Changing population an issue for NPS
Over arrowhead-shaped cookies, park superintendents from across the United States met at Snowbird on Wednesday and Thursday to discuss the future of parks.
Some 300 parks were represented at the ummit, mostly by park superintendents, but also by regional directors and emerging leaders. They used the Summit as an opportunity to network and discuss the plight of parks, many of which face declining budgets and visitation.
National Park Service Director Mary Bomar, who made her second visit to Utah in as many months, brought with her three main goals for discussion during the event. In a letter to her peers, she expressed those goals: "engaging Americans with their park, increasing the capacity of the system and preparing the next generation of leaders."
During the two days of the meeting, superintendents addressed Bomar’s points through keynote lectures on demographics, partnerships and leadership development. The schedule also included a preview of Ken Burns’ National Parks documentary, and, of course, discussion on the imminent Park Service Centennial in 2016.
Emilyn Sheffield, Ph.D and professor of Recreation and Parks Management at Chico State in California, spoke to superintendents on Tuesday and addressed engaging the public as a problem of demographics.
"Change, without change, can’t happen," she said. Although the parks are facing severe challenges right now due to technological repercussions and a shift in population, these changes, she said, can provide opportunity. As evidence, she referenced the 1800s, a period in which the U.S. rapidly industrialized and integrated different demographics. That period of time also gave birth to national parks.
The biggest challenge, however, facing the parks could well be population growth and change. Those born before 1967, said Sheffield, will witness a doubling in the population during their lifetime. Nearly 55 percent of the next 100 million people to populate the U.S., and bring the total populace to 400 million, will be foreign-born, many of Latin American descent.
This swing in population could present a major problem for the parks which currently see very little visitation from minorities. Most park visitors, currently, are non-Hispanic whites with high incomes.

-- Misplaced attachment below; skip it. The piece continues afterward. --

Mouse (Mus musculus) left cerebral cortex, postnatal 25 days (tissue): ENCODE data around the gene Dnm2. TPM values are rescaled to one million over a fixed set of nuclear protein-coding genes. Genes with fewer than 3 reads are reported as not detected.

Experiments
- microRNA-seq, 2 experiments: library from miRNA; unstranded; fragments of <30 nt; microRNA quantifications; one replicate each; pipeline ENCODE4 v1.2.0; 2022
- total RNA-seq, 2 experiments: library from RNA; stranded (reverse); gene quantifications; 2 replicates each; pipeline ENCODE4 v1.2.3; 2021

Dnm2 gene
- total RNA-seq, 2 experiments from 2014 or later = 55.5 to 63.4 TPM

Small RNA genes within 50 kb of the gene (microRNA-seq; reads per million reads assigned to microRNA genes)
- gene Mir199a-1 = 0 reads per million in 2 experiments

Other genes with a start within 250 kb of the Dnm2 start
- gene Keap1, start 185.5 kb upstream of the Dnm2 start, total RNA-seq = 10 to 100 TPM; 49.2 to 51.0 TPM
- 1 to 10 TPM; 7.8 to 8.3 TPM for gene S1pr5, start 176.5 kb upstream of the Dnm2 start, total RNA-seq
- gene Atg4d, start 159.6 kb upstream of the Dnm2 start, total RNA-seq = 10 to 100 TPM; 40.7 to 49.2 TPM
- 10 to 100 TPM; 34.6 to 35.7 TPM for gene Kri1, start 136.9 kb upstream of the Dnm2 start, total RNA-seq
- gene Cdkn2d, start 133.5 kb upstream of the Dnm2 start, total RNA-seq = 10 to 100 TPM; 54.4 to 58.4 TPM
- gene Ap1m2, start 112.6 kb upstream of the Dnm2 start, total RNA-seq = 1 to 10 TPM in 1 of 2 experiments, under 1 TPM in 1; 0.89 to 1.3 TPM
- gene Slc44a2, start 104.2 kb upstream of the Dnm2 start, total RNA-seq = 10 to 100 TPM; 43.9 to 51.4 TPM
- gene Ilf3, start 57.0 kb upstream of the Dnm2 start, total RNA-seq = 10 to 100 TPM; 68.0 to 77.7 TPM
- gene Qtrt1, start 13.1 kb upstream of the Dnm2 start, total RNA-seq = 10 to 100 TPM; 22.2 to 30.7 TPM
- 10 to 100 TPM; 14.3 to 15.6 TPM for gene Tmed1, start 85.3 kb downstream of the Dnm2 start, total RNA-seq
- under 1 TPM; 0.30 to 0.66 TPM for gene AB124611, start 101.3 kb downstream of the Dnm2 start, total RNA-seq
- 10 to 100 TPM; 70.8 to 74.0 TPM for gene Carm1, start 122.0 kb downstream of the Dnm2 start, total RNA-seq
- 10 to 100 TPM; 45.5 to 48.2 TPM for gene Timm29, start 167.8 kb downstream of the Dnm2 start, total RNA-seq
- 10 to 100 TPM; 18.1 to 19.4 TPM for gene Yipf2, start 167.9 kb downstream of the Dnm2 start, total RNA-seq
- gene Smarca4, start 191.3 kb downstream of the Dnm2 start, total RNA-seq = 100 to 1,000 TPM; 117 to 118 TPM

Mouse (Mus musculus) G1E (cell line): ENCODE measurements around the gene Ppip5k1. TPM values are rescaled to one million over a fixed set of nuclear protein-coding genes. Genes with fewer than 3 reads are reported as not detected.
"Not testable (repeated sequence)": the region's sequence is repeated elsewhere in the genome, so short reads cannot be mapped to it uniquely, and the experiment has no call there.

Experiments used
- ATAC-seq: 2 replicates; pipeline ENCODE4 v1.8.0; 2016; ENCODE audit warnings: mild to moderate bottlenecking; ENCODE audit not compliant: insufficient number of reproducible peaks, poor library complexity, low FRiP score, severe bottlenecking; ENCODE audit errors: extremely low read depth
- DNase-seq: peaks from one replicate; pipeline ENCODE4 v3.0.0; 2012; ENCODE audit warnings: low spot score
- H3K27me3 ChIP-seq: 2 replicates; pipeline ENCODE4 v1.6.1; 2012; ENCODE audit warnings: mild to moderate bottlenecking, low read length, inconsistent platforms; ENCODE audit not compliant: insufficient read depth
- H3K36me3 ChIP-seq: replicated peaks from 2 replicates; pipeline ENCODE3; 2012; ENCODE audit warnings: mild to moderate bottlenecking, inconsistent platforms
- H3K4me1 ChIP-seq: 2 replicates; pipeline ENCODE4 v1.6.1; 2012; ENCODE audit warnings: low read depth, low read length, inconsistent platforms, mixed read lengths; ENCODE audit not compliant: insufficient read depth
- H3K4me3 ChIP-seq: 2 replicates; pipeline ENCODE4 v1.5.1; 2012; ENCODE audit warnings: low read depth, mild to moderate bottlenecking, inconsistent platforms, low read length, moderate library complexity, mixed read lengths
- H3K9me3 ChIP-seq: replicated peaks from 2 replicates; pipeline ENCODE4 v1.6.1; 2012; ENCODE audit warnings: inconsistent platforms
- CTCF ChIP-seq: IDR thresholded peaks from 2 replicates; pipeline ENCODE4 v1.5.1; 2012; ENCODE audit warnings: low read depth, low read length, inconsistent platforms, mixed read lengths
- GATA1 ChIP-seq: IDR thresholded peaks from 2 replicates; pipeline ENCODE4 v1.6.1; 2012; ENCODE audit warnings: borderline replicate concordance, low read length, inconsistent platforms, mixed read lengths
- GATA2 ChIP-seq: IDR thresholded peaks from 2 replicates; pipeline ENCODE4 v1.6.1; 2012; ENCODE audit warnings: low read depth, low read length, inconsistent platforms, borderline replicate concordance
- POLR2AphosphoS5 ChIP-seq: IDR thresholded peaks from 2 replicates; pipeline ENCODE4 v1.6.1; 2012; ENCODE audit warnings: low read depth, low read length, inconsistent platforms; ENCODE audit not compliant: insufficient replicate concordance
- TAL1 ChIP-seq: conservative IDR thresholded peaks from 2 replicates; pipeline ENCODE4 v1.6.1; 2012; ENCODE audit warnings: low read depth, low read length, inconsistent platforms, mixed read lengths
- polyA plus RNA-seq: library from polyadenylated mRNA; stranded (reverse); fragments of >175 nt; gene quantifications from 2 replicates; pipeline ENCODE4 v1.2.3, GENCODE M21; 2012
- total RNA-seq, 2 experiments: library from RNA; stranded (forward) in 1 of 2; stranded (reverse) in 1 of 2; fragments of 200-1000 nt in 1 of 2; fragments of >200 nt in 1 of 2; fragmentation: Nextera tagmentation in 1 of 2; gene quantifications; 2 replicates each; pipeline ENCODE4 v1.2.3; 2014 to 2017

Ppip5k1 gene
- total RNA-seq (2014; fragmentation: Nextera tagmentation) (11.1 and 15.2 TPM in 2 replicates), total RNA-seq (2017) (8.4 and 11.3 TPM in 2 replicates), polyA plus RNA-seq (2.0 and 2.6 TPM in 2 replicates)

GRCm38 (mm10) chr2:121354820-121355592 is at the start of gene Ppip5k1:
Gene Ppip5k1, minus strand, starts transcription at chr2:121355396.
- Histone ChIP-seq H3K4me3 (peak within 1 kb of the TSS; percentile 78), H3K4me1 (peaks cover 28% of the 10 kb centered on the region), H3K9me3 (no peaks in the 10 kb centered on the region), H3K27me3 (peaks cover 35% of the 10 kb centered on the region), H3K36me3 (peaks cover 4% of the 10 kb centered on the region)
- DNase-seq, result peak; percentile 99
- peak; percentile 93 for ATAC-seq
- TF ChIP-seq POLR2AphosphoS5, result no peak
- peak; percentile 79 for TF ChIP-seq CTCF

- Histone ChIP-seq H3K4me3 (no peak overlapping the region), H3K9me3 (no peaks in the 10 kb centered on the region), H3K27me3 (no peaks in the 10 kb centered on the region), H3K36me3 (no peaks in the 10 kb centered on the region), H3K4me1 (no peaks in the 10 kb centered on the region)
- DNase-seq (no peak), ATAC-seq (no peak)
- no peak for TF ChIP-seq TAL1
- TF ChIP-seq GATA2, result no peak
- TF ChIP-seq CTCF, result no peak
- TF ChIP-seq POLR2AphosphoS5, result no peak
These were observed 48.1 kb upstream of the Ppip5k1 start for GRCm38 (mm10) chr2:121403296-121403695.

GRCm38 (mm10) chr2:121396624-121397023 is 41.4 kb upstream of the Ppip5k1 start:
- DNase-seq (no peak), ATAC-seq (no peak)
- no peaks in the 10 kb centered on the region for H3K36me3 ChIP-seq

One expected note was that only about 10 or 11 percent of people polled claim no interest in the National Parks. Sheffield claimed that the values and ideals upon which the National Parks were founded, still hold great appeal to the public today, regardless of race of race and origin.
To prove her point, Sheffield referenced several programs at parks that integrate children of different racial backgrounds such as Yosemite Volunteer Association and children’s programming at Valley Forge.
A breakout session following that keynote lecture, however, spoke to a different method of attracting minorities to parks. Woody Smeck, superintendent of the Santa Monica Mountains National Recreation Area, has piloted a program to recruit and train inner-city students for National Park Service careers. The bottom line for these young people, and for the program, is that they bring their experiences with the National Parks to their communities and foster the future of the parks through word-of-mouth.
Since 2000 the program has involved some 70 high school students recommended by instructors throughout Los Angeles and Ventura County. These students are hired by the park at successive pay grades and ultimately enrolled in a non-competitive hiring program so that they can find work at parks as far afield as Acadia in Maine. Of the 70 enrolled, only about 15 have dropped out entirely. As many of the students involved have gone on to higher education in schools that include Harvard and Stanford, their choices to leave probably had more to do with exploring other options than anything else. Smeck and his associates said that regardless of their ultimate career, these students would be park stewards for life.
The audience of fellow superintendents was so impressed with Smeck’s presentation that murmurs of reclassifying the session as a planning meeting were mentioned. Such a meeting would make an action plan possible therefore expediting the process of calling for similar programs to be created near urban centers, available in nearly every park region. One superintendent even said frankly that programs like the one at Santa Monica did not exist elsewhere because superintendents were too slow and bureaucratic to push them through. Despite the challenges, consensus from the group indicated that they would like to change that from seaboard to seaboard.
Debate at this session, and others, throughout the Summit rarely became heated as the park world is a relatively tight-knit community. Msot professionals who reach the level of superintendent have worked at several parks before they step into those shoes. Cordell Roy, Utah state coordinator, said that the Summit allowed park staff "an opportunity to reconnect."
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